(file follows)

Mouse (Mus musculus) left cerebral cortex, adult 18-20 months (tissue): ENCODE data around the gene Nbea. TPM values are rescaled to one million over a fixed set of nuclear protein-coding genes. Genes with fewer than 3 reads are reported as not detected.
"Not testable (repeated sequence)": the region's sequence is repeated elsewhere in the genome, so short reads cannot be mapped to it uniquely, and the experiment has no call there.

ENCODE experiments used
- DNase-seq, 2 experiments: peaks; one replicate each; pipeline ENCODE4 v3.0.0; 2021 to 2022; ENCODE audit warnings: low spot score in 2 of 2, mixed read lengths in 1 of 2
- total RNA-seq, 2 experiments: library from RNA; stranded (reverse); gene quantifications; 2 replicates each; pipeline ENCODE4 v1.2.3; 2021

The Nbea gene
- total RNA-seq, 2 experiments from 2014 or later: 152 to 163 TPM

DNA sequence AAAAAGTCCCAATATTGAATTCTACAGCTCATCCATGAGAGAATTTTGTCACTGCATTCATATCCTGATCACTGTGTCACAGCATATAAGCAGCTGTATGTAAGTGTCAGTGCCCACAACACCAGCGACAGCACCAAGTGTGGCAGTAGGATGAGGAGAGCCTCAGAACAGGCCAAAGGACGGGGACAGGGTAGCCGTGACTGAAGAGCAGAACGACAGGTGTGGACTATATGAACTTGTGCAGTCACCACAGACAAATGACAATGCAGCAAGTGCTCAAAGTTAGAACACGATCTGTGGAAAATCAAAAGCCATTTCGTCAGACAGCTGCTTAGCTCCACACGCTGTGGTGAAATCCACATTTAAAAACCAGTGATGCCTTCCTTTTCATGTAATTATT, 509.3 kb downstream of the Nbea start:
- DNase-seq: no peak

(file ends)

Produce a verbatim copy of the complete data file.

Mouse (Mus musculus) left cerebral cortex, adult 18-20 months (tissue): ENCODE data around the gene Nbea. TPM values are rescaled to one million over a fixed set of nuclear protein-coding genes. Genes with fewer than 3 reads are reported as not detected.
"Not testable (repeated sequence)": the region's sequence is repeated elsewhere in the genome, so short reads cannot be mapped to it uniquely, and the experiment has no call there.

ENCODE experiments used
- DNase-seq, 2 experiments: peaks; one replicate each; pipeline ENCODE4 v3.0.0; 2021 to 2022; ENCODE audit warnings: low spot score in 2 of 2, mixed read lengths in 1 of 2
- total RNA-seq, 2 experiments: library from RNA; stranded (reverse); gene quantifications; 2 replicates each; pipeline ENCODE4 v1.2.3; 2021

The Nbea gene
- total RNA-seq, 2 experiments from 2014 or later: 152 to 163 TPM

DNA sequence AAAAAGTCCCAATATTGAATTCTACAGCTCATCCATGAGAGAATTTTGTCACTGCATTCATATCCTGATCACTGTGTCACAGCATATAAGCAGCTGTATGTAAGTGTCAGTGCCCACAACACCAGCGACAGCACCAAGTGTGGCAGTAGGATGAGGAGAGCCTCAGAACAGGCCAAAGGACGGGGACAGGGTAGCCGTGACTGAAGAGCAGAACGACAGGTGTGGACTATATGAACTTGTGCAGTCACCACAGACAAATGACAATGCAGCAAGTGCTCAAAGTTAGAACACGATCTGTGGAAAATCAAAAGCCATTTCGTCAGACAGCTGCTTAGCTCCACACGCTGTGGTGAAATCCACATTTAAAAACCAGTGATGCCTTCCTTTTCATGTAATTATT, 509.3 kb downstream of the Nbea start:
- DNase-seq: no peak